Drought - May 2009
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|Contents Of This Report:||
|The weather pattern over the contiguous United States for May began with a generally westerly flow in the atmosphere that shifted northward by the end of the month. Strong low pressure systems and associated fronts, embedded in this west-to-east circulation, brought precipitation to parts of the West and widespread precipitation to the Mid-Mississippi Valley to East Coast, which especially benefitted the drought and abnormally dry areas in the east (June 2 USDM versus April 28 USDM).|
|The month was drier than
normal across eastern, southern, and central parts of Puerto
Rico. This precipitation pattern was also evident for the last
days, and 180
days. The Hawaiian Islands were generally drier than normal for
and the last
3 months, but a mixed pattern dominated for the last
6 to 12
months. Streamflows were generally much
below normal across the islands. The precipitation pattern for
Alaska was generally drier than normal for May
with above normal conditions in some interior locations. Dryness in
the south was evident for the last
3 months, but the pattern was mixed for the last
6 and 12
By the end of May, the core drought areas included:
|A number of drought indices and impact indicators are used to assess drought conditions. Soil moisture conditions are estimated by several models (LDAS surface layer, LDAS deeper layer, CPC U.S. soil moisture, CPC North America soil moisture) and by USDA observations (topsoil conditions, compared to 5-year mean, compared to 10-year mean). The models are consistent in showing dry soil conditions in Texas and parts of the West, with the LDAS model indicating surface soil conditions becoming drier in the central Plains. These models, and the soil moisture model by the Midwest Regional Climate Center (surface layer, deeper layer), showed how dry soils lingered in Minnesota and northwestern Wisconsin. USDA reports indicated 50 percent to 75 percent of topsoil moisture in Texas and New Mexico was rated very short to short, but conditions markedly improved over Florida and other eastern states. A third to half of the topsoil moisture was rated very short to short in Oregon, Montana, South Dakota, and Minnesota, which is generally above the 5- and 10-year average. The dry soils adversely impacted agriculture, pasture and range land, and natural vegetation in the southern Plains, Upper Mississippi Valley, and much of the West. A third to two-thirds of the pasture and range land was rated in very poor or poor condition across Texas to California by the end of May.||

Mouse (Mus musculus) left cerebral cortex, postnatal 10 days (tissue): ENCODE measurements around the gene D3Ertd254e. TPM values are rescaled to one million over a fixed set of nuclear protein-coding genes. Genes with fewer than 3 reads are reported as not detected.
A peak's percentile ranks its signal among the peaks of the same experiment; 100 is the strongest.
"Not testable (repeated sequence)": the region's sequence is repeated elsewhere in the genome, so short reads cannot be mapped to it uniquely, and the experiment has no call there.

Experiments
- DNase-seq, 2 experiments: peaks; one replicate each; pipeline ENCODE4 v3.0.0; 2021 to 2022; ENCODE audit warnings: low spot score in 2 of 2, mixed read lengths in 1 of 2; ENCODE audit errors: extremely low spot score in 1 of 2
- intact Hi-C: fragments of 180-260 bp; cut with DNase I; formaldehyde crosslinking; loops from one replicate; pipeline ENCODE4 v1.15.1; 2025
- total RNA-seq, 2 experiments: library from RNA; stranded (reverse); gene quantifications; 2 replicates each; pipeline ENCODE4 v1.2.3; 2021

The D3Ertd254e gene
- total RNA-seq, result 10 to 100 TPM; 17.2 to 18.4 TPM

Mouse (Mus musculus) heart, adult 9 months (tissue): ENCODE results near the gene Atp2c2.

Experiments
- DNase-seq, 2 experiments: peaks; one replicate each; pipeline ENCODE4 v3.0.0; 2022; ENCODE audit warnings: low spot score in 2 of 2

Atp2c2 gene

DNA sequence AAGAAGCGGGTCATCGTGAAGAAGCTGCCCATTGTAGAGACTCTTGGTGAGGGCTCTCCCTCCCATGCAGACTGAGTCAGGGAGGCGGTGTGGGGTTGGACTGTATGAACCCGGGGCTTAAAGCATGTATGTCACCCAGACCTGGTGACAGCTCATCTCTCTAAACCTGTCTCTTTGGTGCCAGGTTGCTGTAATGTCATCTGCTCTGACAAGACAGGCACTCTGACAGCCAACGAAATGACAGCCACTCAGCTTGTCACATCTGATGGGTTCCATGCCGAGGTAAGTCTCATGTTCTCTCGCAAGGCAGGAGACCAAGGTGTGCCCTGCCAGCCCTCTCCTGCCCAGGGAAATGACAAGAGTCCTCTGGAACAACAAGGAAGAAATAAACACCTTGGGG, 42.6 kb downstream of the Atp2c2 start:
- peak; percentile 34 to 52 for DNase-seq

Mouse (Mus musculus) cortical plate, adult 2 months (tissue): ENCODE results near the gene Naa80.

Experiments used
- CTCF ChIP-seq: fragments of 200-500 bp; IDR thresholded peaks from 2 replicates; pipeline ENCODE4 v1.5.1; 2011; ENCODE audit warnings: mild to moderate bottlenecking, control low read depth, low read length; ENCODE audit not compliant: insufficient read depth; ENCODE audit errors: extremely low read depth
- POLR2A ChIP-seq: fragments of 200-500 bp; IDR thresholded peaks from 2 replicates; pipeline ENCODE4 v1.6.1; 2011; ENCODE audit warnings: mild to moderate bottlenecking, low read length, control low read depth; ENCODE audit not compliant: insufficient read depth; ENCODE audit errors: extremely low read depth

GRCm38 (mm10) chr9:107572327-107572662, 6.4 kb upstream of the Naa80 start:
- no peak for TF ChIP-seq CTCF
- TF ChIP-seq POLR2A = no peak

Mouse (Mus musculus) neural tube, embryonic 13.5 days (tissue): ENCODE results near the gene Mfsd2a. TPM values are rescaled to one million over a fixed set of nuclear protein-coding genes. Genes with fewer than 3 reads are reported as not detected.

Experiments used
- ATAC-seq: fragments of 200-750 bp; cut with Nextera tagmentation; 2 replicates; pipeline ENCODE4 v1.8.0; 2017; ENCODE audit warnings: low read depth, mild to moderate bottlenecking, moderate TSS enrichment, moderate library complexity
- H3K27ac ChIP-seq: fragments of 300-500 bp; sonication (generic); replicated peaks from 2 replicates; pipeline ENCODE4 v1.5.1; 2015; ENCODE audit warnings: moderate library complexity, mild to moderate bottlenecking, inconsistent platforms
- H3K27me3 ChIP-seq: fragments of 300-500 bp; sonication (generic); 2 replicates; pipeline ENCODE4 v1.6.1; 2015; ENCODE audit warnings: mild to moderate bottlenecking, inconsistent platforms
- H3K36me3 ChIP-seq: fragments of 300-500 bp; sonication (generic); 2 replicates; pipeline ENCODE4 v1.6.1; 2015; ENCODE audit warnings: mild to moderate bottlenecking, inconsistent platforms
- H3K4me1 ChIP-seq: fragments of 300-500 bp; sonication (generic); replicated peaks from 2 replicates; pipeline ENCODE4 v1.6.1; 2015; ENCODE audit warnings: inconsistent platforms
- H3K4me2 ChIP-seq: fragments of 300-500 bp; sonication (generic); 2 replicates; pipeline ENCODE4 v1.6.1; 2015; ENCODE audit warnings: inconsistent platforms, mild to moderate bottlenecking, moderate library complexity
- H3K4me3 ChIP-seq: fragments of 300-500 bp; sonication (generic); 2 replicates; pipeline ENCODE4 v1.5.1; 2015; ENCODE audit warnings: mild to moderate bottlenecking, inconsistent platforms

||As of May 31, much of California and parts of the Northwest had gone two or more weeks without significant rainfall. Extended dry spells (2 weeks or longer) occurred in May over parts of the central and southern Plains, Pacific Northwest, and much of the Southwest. Rain fell on just a few days this month in California and Nevada, but May does mark the beginning of the dry season across much of the area. Streamflow levels (both modeled and observed) were significantly low across Hawaii and parts of the southern Plains, and below normal across parts of the Upper Mississippi Valley, Northeast, and Northwest. Data from the USGS network of wells indicated the continued presence of below-normal groundwater levels across parts of the East, Plains, and West, suggesting that hydrological impacts may still linger in areas with improving drought conditions.|